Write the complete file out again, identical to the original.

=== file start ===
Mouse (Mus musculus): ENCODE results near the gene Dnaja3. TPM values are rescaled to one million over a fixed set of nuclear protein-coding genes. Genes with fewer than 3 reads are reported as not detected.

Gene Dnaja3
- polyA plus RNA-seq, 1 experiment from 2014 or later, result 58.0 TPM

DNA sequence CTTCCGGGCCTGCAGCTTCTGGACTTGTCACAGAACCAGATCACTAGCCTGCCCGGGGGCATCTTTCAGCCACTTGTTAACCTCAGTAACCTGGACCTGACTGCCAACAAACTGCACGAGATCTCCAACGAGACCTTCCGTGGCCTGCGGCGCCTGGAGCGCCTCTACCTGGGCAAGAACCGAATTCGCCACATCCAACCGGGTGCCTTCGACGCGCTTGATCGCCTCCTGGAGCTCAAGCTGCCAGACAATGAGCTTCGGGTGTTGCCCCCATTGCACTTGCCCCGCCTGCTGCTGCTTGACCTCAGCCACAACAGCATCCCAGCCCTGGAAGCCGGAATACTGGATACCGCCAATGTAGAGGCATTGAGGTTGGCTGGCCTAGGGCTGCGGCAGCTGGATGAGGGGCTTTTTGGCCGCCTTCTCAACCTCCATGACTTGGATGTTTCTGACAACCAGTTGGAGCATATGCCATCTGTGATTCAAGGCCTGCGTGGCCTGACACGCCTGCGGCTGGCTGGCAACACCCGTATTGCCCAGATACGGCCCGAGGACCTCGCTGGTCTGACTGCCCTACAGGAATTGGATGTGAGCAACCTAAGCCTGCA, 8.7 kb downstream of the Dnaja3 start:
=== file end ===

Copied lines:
Mouse (Mus musculus): ENCODE results near the gene Dnaja3. TPM values are rescaled to one million over a fixed set of nuclear protein-coding genes. Genes with fewer than 3 reads are reported as not detected.

Gene Dnaja3
- polyA plus RNA-seq, 1 experiment from 2014 or later, result 58.0 TPM

DNA sequence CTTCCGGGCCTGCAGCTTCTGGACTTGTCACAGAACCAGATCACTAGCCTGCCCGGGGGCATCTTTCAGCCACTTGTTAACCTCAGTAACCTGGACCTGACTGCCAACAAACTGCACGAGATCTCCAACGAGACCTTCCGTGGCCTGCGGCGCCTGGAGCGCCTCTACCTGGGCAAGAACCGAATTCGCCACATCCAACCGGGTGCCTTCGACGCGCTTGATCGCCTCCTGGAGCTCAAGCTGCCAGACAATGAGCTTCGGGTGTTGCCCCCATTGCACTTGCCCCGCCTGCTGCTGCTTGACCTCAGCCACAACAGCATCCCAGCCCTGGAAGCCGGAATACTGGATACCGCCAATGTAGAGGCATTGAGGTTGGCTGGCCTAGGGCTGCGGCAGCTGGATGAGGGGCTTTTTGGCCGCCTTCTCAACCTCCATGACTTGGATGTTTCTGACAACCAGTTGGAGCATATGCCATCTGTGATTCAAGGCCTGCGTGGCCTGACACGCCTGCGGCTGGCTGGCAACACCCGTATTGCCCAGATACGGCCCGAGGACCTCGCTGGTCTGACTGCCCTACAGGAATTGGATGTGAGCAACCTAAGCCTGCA, 8.7 kb downstream of the Dnaja3 start: